Another season of post-Sandy repairs blooms along town shoreline
With warmer weather waiting in the wings, the Department of Public Works is busy finishing up repairs to shoreline facilities still showing signs of damage inflicted by Superstorm Sandy in October 2012.
At Sasco and Southport beaches, small sheds are being built for lifeguards. Before the storm struck, concession stands at both beaches also housed facilities for lifeguards. But Sandy ripped both buildings off their foundations and officials decided not to rebuild the concession stands. Instead, they opted to provide beach refreshments via mobile vendors.
The asphalt-and-concrete barrier at Southport Beach, left broken and in pieces after the storm, has been redesigned, according to Public Works Superintendent Scott Bartlett, and will now act as more of a seawall. Crews are rebuilding the wall.
"The old wall was designed to lessen the impact of waves" during big storms, Bartlett said. "Now, we're trying to divert the waves, and we think we'll be able to."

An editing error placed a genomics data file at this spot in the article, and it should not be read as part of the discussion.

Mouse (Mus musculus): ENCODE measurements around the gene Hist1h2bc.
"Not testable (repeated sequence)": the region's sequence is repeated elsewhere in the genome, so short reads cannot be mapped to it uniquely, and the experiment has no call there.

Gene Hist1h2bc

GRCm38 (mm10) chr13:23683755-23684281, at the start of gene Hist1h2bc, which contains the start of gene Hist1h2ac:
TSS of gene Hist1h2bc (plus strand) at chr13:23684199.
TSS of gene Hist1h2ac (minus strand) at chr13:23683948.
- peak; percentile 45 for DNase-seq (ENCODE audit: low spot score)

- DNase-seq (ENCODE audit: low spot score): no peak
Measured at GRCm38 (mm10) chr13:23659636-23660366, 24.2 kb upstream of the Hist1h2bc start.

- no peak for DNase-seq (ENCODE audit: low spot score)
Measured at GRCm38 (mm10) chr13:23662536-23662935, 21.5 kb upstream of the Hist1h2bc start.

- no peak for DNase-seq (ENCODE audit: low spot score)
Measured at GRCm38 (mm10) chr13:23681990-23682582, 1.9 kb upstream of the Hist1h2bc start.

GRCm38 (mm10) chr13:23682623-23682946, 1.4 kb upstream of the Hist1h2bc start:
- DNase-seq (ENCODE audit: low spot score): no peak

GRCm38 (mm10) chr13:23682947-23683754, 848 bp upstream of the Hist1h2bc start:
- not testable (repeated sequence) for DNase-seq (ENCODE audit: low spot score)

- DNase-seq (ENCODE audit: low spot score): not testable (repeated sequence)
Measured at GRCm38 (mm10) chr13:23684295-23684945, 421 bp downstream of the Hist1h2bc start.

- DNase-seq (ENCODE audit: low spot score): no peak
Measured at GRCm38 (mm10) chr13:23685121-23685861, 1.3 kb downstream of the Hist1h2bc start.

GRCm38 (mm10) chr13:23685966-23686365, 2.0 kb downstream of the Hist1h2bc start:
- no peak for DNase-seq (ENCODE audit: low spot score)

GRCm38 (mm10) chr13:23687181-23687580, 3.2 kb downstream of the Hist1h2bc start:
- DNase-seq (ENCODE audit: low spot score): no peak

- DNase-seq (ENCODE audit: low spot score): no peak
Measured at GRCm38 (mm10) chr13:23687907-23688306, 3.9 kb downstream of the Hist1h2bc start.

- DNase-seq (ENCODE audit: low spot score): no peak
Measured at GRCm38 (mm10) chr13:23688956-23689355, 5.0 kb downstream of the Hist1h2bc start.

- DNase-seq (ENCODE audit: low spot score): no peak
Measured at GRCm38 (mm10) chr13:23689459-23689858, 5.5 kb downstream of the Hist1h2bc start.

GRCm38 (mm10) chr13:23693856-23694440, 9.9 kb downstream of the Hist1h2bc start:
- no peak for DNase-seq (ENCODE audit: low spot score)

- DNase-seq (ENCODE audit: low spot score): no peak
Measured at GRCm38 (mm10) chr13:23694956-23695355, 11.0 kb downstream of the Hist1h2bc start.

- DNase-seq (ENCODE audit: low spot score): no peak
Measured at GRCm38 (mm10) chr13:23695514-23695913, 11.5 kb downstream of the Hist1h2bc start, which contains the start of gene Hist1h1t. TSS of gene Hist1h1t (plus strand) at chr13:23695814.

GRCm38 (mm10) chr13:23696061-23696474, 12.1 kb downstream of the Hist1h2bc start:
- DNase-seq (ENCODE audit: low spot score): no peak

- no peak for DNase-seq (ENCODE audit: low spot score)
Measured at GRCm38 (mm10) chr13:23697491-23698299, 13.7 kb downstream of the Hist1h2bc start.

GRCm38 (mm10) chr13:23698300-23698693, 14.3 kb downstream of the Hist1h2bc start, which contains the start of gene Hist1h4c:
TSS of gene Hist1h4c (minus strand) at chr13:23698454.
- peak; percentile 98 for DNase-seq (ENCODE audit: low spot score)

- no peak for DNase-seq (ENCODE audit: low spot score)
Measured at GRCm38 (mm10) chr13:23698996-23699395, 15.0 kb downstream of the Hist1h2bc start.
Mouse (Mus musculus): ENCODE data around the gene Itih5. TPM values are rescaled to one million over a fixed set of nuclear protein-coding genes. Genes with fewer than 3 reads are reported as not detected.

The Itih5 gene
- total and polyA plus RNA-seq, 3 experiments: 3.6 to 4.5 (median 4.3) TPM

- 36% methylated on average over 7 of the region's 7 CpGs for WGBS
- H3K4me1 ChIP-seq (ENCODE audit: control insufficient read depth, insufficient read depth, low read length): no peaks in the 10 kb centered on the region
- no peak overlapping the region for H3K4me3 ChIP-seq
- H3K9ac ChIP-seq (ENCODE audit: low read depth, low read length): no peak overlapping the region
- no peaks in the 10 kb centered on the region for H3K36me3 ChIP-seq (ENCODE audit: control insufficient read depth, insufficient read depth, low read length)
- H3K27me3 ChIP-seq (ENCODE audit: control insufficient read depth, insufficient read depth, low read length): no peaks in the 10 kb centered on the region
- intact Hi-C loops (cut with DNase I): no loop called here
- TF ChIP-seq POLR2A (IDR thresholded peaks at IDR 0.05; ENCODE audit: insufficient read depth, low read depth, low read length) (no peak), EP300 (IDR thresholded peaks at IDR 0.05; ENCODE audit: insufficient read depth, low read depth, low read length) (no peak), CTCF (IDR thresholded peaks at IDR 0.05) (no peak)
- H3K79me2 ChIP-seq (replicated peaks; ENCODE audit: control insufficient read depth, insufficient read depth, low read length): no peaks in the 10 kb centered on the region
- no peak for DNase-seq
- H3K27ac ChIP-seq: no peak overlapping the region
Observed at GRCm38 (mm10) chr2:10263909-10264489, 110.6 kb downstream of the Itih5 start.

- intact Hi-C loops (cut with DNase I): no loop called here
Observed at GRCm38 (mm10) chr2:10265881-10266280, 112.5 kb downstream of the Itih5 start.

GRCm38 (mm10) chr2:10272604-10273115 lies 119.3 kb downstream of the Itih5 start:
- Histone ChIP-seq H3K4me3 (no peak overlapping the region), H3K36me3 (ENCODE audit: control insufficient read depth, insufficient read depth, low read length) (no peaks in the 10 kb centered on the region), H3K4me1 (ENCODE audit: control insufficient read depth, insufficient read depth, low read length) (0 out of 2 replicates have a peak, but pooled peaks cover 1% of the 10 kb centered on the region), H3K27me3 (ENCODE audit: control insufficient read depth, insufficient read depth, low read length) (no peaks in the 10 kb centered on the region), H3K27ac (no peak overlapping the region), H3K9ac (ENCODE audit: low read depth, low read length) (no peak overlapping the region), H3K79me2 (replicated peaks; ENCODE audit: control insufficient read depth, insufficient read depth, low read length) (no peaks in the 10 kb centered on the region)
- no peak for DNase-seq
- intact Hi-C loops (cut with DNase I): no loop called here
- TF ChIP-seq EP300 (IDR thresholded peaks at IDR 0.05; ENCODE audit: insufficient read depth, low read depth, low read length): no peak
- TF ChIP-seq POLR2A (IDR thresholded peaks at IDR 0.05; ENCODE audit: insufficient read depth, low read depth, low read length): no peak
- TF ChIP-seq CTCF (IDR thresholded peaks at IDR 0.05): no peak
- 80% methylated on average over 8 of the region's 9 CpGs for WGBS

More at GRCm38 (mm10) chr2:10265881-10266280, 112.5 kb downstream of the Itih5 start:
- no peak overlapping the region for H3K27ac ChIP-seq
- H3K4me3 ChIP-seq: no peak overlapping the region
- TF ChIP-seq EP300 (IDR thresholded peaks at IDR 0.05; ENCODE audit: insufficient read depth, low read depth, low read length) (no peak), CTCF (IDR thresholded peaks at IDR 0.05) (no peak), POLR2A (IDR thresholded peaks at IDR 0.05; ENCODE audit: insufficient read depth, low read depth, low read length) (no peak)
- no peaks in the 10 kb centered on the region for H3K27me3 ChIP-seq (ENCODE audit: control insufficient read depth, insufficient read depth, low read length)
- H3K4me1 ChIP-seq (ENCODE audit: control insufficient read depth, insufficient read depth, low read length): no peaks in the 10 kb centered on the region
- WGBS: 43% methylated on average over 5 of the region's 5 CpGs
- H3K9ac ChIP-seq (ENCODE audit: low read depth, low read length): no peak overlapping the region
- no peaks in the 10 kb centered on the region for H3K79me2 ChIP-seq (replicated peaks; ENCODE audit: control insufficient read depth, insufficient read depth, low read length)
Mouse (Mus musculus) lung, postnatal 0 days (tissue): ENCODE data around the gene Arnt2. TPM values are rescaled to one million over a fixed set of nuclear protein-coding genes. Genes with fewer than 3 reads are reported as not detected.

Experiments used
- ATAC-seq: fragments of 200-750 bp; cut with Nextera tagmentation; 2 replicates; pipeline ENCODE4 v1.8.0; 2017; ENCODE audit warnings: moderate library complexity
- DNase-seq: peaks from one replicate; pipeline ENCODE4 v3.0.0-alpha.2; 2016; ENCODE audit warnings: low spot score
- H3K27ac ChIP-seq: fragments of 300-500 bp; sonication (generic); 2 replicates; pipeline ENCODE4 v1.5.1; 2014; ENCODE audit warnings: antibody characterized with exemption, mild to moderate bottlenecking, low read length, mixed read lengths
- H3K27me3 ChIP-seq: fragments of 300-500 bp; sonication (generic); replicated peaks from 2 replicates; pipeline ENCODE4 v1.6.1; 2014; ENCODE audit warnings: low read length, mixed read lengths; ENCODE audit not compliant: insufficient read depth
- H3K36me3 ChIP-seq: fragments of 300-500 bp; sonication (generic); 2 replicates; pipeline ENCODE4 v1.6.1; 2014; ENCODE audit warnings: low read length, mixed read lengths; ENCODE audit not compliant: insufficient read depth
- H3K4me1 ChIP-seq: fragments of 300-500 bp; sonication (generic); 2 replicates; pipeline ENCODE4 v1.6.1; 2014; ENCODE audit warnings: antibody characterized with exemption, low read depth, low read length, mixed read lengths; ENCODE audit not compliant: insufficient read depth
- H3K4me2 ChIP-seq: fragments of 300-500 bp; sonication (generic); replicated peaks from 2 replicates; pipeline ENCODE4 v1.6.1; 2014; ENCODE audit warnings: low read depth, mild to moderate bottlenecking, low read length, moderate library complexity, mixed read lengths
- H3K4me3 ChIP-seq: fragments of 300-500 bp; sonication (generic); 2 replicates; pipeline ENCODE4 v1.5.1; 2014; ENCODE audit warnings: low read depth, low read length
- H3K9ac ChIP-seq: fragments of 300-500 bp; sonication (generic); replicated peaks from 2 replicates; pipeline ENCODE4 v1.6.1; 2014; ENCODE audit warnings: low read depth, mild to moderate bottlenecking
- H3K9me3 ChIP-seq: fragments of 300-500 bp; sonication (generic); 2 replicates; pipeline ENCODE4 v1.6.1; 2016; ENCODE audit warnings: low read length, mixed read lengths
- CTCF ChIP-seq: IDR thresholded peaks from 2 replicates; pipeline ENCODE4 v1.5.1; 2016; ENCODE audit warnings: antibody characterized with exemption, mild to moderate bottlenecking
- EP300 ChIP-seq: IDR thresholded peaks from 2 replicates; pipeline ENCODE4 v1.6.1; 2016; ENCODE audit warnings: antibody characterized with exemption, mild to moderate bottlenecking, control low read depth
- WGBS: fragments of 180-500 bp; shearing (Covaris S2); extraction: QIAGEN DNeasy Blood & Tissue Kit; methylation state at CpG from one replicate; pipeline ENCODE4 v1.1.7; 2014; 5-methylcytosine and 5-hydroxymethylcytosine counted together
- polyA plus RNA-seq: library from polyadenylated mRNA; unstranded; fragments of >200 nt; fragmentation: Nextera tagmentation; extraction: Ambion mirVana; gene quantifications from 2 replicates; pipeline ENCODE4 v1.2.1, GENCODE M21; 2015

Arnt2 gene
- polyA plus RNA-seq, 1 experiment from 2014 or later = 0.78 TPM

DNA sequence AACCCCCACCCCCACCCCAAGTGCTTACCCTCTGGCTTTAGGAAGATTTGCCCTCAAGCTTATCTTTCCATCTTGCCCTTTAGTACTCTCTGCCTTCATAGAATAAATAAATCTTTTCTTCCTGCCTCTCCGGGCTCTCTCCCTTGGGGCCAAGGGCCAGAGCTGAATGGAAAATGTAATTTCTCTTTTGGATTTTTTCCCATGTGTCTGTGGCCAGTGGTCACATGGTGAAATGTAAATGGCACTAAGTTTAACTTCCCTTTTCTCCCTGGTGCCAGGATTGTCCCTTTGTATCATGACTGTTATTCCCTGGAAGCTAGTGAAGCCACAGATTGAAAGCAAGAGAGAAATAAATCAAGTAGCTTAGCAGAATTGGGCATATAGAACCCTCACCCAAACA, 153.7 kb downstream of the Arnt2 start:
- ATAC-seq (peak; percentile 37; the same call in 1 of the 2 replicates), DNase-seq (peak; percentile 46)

The seawall at the other end of the beach, closer to Beachside Avenue, was rebuilt last year.
Other shoreline work includes repairs to the fishing pier at the South Benson Marina. "That one we're still tidying up," Bartlett said.
Test pits are being dug at the end of Fairfield Beach Road near the turnaround, he said, for a new seawall on the Long Island Sound side of the street and a new bulkhead on the creek side.
"That's a longer-term project," Bartlett said. "The waves damage the road as they're coming across from the Sound, and then they wash back out across the road.
The town will also determine whether to repave the road's entire turnaround or just repair the areas damaged in the storm. The Federal Emergency Management Agency reimburses only for the square footage that was damaged, but Bartlett said it sometimes makes more sense to do a complete repair.
The work was approved as part of a $5.15 million bonding package for repairs to town buildings
and infrastructure needed in the aftermath of the storm.